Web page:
LXX Post-Doc in Helsinki, Finland

Many people who come to Septuagint scholarship quickly recognize that, while it is a small and specialized discipline, it is one with a rich history. In terms of its recent developments, Septuagint scholarship would not be what it is without the so-called “Finnish School” based at the University of Helsinki. I have written a little bit about this branch of scholarship in the past. Most recently it was related to the symposium held two years ago in honor of the esteemed scholar Ilmari Soisalon-Soininen (1917-2002). You can read more about that event and its honoree here.

There are several things the Finnish School of Septuagint scholarship is known for — the study of translation technique being one obvious example. Another example is textual criticism/textual history, particularly through the work of Dr. Tuukka Kauhanen in the Centre of Excellence Changes in Sacred Texts and Traditions (CSTT). Among his other projects, Kauhanen is currently working on the critical edition of 2 Samuel (2 Kingdoms) for the Göttingen Septuagint.

In this connection, the University of Helsinki recently announced openings for a few new, fully-funded (€40,000–46,000/year) postdoctoral positions to join Kauhanen for two to three years on a research project entitled The Septuagint and Its Ancient Versions. You can read the full announcement and apply here, but the work will be related to textual criticism of 2 Samuel either in Greek or one of the so-called “Daughter” versions (i.e., an ancient translation made from the Greek version). To that end, the duties will (to state the obvious) include collation of the evidence as well as sharing it on an electronic platform (as well as publishing and teaching, as per usual).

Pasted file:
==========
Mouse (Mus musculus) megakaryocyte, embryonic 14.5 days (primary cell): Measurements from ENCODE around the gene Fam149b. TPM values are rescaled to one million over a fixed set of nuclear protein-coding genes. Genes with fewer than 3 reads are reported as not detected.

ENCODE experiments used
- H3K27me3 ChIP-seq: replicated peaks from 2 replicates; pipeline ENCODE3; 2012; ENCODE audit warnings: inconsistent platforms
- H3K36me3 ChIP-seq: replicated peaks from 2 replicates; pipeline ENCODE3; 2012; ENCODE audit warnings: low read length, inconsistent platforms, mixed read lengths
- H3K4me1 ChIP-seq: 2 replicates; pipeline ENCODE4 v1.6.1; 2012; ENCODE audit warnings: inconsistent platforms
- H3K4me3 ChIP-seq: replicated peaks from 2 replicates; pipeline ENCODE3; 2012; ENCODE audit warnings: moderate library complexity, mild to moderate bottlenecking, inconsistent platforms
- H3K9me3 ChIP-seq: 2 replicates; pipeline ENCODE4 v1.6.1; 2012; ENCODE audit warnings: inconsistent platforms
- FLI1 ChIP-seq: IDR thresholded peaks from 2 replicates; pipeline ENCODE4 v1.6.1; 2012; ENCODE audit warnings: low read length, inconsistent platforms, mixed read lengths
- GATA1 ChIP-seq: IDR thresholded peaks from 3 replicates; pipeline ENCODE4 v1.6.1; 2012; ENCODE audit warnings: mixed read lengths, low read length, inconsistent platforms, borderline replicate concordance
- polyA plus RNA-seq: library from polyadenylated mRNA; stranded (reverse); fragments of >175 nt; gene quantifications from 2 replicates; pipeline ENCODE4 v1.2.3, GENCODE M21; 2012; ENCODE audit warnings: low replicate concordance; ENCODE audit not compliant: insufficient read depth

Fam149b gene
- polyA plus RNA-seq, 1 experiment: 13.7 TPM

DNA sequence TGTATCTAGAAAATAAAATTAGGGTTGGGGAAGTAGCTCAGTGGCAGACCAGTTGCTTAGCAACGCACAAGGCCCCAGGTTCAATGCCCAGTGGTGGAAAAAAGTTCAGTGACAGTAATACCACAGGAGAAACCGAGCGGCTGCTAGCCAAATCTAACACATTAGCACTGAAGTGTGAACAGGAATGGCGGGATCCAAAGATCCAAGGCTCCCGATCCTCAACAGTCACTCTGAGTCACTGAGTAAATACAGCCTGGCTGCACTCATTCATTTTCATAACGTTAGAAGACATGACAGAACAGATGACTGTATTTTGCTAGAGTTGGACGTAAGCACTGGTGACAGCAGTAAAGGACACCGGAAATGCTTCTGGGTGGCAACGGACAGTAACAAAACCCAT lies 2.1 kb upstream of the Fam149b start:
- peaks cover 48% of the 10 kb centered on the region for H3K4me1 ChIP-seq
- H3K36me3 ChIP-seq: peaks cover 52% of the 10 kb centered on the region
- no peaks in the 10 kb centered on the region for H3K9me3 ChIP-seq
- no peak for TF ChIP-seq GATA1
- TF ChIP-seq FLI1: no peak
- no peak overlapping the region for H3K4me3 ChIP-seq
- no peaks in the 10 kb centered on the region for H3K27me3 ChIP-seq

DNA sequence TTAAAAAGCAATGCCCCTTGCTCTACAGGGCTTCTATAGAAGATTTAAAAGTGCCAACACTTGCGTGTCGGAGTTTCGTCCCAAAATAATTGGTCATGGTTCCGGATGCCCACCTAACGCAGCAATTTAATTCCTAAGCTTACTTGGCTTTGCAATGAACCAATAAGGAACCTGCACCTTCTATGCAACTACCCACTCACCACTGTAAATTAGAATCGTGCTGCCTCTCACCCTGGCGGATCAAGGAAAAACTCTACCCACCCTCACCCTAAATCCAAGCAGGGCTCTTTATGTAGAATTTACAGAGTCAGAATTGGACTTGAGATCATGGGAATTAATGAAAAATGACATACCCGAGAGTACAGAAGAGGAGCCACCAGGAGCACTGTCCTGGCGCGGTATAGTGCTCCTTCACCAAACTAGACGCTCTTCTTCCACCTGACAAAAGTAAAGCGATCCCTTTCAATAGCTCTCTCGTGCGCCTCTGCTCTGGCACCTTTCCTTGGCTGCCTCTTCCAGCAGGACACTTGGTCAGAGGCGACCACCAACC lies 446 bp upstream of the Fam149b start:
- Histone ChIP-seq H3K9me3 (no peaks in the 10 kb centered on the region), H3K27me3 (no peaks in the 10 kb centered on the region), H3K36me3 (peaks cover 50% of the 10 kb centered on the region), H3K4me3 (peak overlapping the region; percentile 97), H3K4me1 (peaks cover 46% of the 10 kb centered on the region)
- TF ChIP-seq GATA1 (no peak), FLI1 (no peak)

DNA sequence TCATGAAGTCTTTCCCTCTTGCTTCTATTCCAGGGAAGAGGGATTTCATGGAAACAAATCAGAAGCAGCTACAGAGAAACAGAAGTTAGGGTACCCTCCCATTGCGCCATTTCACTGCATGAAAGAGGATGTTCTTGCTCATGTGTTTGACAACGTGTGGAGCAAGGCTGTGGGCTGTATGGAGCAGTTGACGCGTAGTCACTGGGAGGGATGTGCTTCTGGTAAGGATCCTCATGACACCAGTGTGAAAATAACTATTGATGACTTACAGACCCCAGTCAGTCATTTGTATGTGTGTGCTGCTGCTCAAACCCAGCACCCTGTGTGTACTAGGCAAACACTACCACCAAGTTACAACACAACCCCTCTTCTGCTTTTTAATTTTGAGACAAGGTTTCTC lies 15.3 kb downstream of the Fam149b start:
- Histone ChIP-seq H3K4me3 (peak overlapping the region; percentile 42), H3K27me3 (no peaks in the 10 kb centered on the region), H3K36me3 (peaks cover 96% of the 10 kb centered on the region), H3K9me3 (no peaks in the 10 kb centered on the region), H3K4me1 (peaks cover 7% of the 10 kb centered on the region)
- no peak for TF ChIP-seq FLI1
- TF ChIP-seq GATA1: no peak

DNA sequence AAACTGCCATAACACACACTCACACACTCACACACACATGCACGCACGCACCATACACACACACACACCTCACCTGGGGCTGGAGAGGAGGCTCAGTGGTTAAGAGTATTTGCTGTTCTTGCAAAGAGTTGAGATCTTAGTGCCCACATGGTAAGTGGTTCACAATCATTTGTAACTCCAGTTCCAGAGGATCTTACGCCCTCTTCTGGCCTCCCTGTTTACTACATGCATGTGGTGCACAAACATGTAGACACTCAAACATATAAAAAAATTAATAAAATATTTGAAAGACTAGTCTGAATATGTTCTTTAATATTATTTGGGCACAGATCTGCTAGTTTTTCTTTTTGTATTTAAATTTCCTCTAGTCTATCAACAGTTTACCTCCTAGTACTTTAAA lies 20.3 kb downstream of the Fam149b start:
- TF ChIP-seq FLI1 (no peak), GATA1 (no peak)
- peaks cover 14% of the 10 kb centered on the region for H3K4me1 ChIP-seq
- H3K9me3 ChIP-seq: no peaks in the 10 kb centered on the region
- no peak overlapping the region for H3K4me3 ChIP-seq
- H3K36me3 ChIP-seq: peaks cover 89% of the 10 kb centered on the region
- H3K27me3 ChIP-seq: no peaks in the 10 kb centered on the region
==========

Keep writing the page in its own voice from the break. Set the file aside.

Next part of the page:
It probably does not need to be said, but preparing a critical edition of any ancient text is a gigantic task. But there is a special degree of fiendish complexity to the text of 1–2 Samuel. The reasons for that are not only numerous, but are themselves still very much under debate among specialists. In the early 20th century, Thackeray divided 1–4 Kingdoms (the Hebrew books of Samuel and Kings) into five sections and gave them (Greek) letter designations:

  1. 1 Kgdms/1 Sam. = α
  2. 2 Kgdms/2 Sam. 1:1-11:1 = ββ
  3. 2 Kgdms/2 Sam. 11:2–3 Kgdms/1 Kgs 2:11 = βγ
  4. 3 Kgdms/1 Kgs. 2:12-21:43 = γγ
  5. 3 Kgdms/1 Kgs. 22–4 Kgdms = γδ

The boundaries of these sections are not universally agreed. But Thackeray identified what he thought was two distinct translations within the majority Septuagint text (represented by Codex Vaticanus [B]). In his view, the βγ and γδ sections were the work of a later translator. However, Barthélemy would later demonstrate that these sections were not, in fact, a distinct translation done at a later point. Instead, these sections preserve a revision of an existing Greek text, which was in part intended to bring the revised text into closer conformity with with the (proto-MT) Hebrew text. This revision that Barthélemy identified is now known as Kaige (or the Kaige group). So the βγ and γδ sections are known as Kaige sections, while the others are known as non-Kaige sections. As if that was not complicated enough, the text of 1–2 Kingdoms also underwent two further major recensions: the Hexaplaric recension (3rd century) and the Lucianic/Antiochene recension (fourth century).

Suffice it to say that scholars have not reached consensus in the attempt to sort out this textual history. (For a good discussion of recent research, check out Hugo’s chapter in Aitken, ed., T&T Clark Companion to the Septuagint.) In that sense, these postdoctoral positions present an excellent opportunity for genuinely groundbreaking research in the textual history of the Bible.


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